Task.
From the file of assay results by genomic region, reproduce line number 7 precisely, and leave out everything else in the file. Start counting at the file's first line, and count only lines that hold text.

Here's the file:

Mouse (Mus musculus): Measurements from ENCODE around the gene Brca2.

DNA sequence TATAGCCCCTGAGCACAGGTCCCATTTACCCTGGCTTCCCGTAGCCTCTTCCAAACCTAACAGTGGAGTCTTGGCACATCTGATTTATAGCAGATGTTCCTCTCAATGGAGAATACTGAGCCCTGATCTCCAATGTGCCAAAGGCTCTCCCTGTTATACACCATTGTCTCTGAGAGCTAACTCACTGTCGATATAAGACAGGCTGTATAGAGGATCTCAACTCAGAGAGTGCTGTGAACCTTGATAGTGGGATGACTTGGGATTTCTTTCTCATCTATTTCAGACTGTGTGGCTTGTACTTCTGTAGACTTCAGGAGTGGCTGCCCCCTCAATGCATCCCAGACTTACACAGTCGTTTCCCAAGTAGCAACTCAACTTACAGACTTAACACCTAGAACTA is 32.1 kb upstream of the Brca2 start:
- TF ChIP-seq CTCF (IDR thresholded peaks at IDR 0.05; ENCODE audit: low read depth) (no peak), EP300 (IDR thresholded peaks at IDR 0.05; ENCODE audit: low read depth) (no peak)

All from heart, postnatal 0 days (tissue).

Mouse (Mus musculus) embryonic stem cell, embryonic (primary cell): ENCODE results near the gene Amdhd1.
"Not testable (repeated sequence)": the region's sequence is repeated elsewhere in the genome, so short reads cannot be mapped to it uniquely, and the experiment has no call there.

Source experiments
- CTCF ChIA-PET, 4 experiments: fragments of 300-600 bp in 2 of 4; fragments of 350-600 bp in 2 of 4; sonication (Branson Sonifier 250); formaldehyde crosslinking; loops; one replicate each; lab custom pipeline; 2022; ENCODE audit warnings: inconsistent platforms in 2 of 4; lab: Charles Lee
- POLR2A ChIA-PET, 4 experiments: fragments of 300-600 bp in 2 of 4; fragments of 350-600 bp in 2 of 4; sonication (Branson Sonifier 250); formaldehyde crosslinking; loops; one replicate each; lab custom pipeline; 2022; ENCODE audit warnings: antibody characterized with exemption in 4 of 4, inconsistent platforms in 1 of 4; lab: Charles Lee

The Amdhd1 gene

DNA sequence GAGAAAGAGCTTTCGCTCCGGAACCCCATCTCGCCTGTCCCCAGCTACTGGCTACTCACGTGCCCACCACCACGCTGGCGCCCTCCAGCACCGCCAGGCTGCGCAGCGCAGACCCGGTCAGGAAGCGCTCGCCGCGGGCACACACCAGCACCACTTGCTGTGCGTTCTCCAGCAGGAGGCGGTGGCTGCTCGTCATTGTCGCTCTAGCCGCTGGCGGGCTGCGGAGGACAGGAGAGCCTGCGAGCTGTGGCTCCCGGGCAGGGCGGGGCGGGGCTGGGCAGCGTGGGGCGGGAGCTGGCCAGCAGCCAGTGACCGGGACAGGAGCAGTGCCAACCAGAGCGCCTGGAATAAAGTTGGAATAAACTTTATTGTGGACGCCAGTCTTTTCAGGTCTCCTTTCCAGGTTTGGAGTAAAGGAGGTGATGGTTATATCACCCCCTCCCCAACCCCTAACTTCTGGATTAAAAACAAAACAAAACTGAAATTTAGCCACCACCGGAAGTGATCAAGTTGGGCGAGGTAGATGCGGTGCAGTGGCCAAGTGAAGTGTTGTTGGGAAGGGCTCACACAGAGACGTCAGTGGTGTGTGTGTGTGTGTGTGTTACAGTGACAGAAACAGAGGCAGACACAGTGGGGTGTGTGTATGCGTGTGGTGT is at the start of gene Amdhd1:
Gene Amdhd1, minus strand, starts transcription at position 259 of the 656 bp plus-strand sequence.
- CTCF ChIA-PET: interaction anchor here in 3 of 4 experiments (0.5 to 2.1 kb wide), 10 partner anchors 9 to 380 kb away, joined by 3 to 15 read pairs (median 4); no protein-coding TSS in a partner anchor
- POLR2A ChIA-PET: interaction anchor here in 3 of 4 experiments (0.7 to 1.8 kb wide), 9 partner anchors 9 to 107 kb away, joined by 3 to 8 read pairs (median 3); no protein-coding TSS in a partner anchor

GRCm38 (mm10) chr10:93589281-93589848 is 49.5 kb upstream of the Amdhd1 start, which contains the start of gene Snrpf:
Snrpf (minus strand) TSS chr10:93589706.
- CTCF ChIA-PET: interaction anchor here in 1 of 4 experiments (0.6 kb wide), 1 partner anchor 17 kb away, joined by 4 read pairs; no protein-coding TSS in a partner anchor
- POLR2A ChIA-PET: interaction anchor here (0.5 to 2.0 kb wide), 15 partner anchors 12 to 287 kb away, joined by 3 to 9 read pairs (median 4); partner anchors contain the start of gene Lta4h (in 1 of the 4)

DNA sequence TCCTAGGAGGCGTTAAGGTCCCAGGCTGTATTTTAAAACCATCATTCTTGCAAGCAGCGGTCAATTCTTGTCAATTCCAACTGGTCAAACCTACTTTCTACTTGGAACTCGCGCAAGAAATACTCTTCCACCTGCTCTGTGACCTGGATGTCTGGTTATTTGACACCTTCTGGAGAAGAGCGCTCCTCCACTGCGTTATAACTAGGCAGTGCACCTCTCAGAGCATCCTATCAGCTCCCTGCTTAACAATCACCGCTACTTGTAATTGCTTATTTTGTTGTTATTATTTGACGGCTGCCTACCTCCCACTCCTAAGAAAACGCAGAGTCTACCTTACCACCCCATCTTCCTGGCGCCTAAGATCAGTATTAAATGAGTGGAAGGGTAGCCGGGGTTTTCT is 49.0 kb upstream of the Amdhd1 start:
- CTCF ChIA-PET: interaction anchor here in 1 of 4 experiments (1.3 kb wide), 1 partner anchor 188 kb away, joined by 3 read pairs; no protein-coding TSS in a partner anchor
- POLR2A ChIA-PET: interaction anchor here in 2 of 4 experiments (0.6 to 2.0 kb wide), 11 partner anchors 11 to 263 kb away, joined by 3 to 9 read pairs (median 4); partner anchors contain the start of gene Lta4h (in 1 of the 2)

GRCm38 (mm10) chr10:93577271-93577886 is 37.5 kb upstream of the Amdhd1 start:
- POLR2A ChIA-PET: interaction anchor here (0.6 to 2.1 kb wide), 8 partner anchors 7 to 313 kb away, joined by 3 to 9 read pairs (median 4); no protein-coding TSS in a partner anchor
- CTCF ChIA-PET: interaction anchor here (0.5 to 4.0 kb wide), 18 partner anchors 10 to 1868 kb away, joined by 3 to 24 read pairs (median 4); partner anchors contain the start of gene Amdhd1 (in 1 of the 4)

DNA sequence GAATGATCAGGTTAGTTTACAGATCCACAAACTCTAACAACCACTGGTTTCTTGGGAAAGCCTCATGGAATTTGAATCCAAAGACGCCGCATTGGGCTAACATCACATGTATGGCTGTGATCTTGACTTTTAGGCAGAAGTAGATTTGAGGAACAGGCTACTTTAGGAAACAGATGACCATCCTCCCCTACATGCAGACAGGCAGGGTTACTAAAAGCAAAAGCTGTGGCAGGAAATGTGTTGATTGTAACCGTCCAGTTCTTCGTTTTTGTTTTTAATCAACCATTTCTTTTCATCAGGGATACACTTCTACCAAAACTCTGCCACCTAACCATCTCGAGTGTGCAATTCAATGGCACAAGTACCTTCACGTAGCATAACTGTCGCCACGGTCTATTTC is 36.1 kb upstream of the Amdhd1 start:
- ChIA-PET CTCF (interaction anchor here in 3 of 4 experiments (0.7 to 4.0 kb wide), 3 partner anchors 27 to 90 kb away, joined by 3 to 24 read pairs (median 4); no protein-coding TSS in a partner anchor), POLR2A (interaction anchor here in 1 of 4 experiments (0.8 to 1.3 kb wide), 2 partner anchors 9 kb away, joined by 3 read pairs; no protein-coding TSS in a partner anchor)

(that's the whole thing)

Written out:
Source experiments